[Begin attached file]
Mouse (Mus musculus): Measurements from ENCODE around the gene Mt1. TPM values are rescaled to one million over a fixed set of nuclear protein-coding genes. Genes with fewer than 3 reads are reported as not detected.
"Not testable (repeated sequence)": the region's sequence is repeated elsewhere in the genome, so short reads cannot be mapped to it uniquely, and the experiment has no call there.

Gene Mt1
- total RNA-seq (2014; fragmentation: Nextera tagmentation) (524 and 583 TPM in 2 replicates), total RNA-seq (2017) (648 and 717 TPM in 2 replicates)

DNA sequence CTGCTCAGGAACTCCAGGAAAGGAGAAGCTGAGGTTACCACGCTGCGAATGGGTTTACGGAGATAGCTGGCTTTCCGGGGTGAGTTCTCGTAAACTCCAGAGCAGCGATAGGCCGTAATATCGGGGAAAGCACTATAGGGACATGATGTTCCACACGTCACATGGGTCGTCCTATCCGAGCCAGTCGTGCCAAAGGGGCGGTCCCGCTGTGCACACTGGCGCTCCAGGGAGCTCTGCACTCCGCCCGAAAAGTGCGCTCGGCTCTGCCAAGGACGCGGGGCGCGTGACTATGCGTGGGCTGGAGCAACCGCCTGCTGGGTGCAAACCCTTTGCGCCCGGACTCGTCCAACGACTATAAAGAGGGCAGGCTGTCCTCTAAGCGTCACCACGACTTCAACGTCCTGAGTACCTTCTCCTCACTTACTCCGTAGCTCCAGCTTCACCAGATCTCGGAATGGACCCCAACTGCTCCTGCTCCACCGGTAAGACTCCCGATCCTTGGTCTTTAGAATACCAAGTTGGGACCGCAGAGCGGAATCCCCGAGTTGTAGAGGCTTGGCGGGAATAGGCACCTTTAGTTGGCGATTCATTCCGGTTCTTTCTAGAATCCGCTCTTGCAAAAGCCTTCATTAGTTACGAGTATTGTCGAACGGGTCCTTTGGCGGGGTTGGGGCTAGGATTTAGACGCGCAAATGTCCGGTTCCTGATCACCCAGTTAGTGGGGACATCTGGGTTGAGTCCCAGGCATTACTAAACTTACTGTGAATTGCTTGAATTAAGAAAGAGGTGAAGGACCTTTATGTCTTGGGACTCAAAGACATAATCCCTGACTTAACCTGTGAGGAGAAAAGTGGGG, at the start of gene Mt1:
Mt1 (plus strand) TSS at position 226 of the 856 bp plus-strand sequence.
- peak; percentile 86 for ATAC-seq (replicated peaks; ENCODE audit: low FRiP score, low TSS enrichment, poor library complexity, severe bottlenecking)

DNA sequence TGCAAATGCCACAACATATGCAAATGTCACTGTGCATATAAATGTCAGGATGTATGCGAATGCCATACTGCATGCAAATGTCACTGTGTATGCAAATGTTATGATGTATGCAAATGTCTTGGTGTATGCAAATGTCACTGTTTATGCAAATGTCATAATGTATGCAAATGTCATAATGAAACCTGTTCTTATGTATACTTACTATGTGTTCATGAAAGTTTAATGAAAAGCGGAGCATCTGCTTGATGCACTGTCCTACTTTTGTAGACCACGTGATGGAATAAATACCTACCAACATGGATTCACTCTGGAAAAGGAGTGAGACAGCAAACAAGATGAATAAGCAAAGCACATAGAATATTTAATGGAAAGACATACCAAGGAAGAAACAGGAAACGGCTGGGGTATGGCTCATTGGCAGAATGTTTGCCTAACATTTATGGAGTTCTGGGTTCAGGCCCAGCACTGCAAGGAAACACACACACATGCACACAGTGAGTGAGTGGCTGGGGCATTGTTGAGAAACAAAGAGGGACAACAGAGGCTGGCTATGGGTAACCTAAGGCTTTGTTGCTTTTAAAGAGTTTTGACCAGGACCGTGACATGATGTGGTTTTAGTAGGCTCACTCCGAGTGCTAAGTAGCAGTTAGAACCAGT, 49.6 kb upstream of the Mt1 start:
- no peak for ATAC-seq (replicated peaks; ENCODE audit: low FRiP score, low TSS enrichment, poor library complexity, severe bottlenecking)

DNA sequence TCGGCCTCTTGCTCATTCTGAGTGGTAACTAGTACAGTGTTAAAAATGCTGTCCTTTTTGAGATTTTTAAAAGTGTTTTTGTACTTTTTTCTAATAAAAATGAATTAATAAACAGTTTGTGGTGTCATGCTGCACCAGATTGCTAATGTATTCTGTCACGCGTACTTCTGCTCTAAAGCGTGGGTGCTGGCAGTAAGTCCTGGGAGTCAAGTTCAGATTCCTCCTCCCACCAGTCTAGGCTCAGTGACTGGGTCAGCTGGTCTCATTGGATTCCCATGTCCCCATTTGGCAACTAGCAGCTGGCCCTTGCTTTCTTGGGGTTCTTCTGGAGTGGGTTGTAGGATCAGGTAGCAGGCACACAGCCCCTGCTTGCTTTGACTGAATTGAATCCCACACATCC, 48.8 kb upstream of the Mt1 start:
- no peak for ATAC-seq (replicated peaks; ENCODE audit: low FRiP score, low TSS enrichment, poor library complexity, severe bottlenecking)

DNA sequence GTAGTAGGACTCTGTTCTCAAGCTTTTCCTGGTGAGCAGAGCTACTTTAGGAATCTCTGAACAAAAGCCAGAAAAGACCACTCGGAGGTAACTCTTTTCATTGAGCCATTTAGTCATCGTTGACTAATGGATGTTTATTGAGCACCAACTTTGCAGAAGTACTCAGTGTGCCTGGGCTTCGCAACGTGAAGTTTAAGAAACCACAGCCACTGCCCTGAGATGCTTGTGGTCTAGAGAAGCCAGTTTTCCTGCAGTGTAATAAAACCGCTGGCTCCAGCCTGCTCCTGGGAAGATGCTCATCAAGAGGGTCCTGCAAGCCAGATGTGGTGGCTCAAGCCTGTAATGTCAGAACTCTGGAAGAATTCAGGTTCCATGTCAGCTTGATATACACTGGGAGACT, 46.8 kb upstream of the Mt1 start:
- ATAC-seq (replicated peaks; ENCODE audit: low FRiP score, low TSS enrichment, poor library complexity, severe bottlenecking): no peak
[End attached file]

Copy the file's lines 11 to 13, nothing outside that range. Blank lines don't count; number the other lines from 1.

- no peak for ATAC-seq (replicated peaks; ENCODE audit: low FRiP score, low TSS enrichment, poor library complexity, severe bottlenecking)

DNA sequence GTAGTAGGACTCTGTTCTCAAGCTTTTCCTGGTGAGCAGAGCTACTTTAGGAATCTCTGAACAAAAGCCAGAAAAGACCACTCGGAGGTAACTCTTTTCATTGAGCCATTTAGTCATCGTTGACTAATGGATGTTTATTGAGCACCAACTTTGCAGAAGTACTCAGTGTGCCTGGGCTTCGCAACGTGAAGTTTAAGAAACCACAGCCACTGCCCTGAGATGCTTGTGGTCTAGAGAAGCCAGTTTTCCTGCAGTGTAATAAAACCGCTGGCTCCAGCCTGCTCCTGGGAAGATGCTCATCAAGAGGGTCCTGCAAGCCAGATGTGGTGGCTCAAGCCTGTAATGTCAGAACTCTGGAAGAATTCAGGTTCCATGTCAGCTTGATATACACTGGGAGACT, 46.8 kb upstream of the Mt1 start:
- ATAC-seq (replicated peaks; ENCODE audit: low FRiP score, low TSS enrichment, poor library complexity, severe bottlenecking): no peak